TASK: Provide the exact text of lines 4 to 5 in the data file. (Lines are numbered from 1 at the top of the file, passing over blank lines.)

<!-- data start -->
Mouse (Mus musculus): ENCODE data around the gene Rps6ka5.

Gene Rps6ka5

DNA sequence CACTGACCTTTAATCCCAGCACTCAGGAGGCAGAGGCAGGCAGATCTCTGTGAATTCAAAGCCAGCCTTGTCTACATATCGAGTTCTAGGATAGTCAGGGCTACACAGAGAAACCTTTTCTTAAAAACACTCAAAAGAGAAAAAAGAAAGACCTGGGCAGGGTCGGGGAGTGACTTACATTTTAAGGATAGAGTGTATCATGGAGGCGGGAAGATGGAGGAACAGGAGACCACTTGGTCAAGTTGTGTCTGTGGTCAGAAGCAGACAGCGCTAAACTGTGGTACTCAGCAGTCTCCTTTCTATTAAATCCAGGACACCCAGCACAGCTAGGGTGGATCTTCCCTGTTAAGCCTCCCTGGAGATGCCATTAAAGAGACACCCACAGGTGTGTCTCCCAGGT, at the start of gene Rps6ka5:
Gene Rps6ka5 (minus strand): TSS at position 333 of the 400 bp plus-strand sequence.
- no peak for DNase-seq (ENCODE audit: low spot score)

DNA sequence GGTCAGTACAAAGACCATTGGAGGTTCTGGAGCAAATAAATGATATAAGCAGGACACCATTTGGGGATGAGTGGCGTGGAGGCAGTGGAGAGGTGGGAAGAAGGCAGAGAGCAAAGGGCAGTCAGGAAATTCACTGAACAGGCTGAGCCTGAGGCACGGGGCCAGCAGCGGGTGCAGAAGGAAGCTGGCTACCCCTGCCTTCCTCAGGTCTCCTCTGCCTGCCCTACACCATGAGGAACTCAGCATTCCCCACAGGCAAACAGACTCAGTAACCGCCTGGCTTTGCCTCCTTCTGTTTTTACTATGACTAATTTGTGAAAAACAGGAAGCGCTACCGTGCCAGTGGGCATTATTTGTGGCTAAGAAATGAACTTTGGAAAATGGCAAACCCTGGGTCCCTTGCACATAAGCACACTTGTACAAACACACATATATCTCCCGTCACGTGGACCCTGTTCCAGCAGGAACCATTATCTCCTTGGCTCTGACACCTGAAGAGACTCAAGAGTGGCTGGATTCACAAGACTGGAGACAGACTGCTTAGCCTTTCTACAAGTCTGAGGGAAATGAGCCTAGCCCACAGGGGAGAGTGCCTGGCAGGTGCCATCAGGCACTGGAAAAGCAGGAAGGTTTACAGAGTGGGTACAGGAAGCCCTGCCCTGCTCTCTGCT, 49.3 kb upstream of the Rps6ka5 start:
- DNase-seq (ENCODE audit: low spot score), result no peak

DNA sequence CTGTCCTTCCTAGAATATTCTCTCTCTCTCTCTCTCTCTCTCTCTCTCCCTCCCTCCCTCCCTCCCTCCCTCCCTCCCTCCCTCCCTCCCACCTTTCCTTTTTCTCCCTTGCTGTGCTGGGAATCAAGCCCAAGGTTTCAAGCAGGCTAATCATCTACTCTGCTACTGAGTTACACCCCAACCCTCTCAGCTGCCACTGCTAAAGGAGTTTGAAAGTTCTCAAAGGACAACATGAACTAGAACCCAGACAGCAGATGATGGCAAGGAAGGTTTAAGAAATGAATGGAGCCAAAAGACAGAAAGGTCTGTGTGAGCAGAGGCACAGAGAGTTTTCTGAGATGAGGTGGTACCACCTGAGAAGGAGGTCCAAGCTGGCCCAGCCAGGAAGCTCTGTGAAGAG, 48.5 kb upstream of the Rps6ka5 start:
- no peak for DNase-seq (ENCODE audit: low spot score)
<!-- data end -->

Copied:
Gene Rps6ka5 (minus strand): TSS at position 333 of the 400 bp plus-strand sequence.
- no peak for DNase-seq (ENCODE audit: low spot score)